The full fury of the Internet attack started three hours before polls opened. As people in Hong Kong prepared to cast electronic ballots in an effort to show Chinese authorities their hunger for democracy, hackers opened fire with a potent effort to derail the vote. Suddenly, a flood of data swarmed the servers designed to handle the voting in a poll held by Occupy Central with Love and Peace, a burgeoning protest movement that has sought the right for Hong Kong people to nominate and elect their own chief executive, the territory’s most powerful position. But the informal vote on universal suffrage was attacked by at least 300 gigabits of data per second – and perhaps as high as 600, a level not before reached in a publicly disclosed hacking attack. The torrent reached 200 million packets, or tiny bits of data, per second. It was “just a stunning amount of traffic,” said Matthew Prince, chief executive officer of CloudFlare, the San Francisco-based Internet security company that managed to keep the website online.

Oklahoma: Democrats blame hacker for shoe sales pitch — State party website leads to Nike shoe site | Muskogee Phoenix

Perhaps neon yellow Nike running shoes are a tongue-in-cheek allusion to Democratic candidates “running” for office and trying to get people to the polls. Because when many visitors checked the state Democratic Party’s website Thursday, they were promised “Absolute flexibility for a natural run” and told to “Just Do It.” The problem: Those messages came from Nike, not Democrats.

China: Beijing Implicated As Hong Kong Vote Sites Crash Under Massive DDoS | Infosecurity

Even Amazon Web Services servers couldn’t cope with traffic overload. A major anti-Beijing news site and an online voting platform have been hit by major DDoS attacks rendering them unusable, just days before an unofficial referendum in Hong Kong on universal suffrage. The websites of the popular Apple Daily newspaper in Hong Kong and Taiwan were both inaccessible for much of Wednesday, while the Public Opinion Programme at the University of Hong Kong was still down at the time of writing. The university was appointed, along with Center for Social Policy Studies at the Hong Kong Polytechnic University, to carry out an online referendum on voting rights in the Special Administrative Region (SAR) of China. Occupy Central, a movement striving for universal suffrage, organized the vote from June 20-22.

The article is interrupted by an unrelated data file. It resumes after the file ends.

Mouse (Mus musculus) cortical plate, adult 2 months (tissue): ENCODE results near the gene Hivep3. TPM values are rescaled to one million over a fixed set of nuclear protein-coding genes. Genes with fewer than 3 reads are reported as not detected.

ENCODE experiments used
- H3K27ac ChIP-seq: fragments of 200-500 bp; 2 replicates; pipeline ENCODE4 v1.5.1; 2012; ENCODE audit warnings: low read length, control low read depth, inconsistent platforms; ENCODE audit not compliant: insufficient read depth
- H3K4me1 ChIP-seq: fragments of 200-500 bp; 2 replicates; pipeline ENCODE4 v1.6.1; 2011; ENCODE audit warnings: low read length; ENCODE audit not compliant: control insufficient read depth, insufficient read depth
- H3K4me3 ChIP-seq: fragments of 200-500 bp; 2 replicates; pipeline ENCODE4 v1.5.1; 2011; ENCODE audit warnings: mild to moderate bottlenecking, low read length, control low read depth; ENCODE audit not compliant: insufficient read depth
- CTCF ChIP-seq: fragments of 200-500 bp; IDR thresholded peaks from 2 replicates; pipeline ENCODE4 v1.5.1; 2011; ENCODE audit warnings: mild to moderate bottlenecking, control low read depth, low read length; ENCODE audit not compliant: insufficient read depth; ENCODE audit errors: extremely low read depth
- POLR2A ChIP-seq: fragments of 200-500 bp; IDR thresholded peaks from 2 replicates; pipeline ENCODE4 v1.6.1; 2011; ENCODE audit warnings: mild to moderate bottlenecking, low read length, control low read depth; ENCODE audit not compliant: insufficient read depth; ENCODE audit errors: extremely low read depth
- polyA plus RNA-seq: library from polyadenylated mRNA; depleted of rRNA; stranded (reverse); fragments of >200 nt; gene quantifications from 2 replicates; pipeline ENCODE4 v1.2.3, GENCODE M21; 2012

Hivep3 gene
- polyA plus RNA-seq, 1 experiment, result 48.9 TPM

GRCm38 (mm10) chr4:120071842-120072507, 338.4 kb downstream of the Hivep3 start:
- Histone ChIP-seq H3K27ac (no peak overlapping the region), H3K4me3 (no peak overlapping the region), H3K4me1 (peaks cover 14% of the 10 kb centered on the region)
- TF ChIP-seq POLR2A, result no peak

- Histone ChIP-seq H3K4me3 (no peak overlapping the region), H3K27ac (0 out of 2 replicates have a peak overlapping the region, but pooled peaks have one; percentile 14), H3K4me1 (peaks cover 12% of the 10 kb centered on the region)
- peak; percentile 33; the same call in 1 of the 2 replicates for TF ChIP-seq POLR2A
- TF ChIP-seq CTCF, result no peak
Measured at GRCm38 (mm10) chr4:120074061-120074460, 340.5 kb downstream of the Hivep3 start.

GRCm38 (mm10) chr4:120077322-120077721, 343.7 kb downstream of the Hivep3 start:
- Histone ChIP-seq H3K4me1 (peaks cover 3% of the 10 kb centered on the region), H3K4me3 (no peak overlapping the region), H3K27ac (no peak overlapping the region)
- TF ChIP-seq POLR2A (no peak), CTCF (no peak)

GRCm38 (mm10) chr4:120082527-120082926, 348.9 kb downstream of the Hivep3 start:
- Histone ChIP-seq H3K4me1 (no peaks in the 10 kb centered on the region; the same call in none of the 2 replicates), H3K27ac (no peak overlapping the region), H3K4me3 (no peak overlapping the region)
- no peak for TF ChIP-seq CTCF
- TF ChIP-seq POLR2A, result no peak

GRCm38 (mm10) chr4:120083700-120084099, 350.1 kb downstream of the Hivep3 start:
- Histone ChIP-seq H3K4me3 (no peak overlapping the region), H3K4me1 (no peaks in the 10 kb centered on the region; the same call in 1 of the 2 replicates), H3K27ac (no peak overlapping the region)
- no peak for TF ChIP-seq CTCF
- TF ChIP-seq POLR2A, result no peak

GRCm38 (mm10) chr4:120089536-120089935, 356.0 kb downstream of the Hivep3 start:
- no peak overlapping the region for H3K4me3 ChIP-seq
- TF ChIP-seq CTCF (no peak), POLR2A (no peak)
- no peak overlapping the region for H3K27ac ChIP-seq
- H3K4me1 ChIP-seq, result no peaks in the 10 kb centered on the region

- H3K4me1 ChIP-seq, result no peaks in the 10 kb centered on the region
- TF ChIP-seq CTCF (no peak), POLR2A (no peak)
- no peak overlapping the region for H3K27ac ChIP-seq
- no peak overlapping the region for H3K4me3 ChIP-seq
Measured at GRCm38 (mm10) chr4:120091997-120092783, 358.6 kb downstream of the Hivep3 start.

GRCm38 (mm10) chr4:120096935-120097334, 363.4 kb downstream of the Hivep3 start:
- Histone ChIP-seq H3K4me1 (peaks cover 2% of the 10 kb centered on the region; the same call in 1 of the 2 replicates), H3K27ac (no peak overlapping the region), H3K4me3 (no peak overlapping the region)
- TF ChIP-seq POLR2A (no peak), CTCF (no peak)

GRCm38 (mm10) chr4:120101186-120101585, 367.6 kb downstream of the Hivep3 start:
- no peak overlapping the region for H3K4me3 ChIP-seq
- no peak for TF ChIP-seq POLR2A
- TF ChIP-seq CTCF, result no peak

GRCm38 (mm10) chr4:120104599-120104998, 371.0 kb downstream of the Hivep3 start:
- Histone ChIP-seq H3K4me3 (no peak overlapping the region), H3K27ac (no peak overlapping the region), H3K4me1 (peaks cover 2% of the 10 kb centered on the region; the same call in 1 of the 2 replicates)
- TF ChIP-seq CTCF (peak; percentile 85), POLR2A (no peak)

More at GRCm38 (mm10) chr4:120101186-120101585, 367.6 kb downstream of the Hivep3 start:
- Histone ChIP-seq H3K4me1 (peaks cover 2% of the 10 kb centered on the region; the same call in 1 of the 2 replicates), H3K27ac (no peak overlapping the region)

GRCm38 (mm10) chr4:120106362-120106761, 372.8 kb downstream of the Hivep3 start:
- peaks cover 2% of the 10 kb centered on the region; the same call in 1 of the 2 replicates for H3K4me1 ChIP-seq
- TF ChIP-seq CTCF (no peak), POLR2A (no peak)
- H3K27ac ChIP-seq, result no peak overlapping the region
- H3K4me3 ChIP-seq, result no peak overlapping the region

China: Cyber Security Breach Threatens Hong Kong’s Democratic Reform ‘Referendum’ | International Business Times

One of the people in charge of a Hong Kong voting website has claimed that distributed denial-of-service attacks (DDoS) have crashed the site a few days before it is running a poll on whether citizens want democratic reform in the former British colony. The unofficial referendum is meant to be a litmus test over how Hong Kong citizens view the pace of political reforms in the country after Communist Party leaders in Beijing promised change when it reverted back to Chinese rule in 1997. However, according to the site’s organiser Benny Tai, the system was flooded with “billions of visits” meaning that the poll on political dissatisfaction cannot be reached by voters at this time.

China: Electoral reform referendum voting hours to be extended after cyberattacks | South China Morning Post

Occupy Central organisers will extend the voting hours of their three-day citywide ballot on electoral reform to buffer the exercise against a deluge of cyberattacks. The electronic system that had been set up to accept advance registrations came under more than 10 billion cyberattacks in a total of 20 hours over the past few days, the organisers said. One internet security expert said “the scale of attack was unprecedented in the history of Hong Kong” and believed at least 5,000 computers were involved. The June 20-22 “referendum” can also accept votes at 15 polling stations set up across the city – but these would be opened only on Sunday and could accommodate a total of about 70,000 votes at most, Occupy organiser Dr Chan Kin-man said yesterday.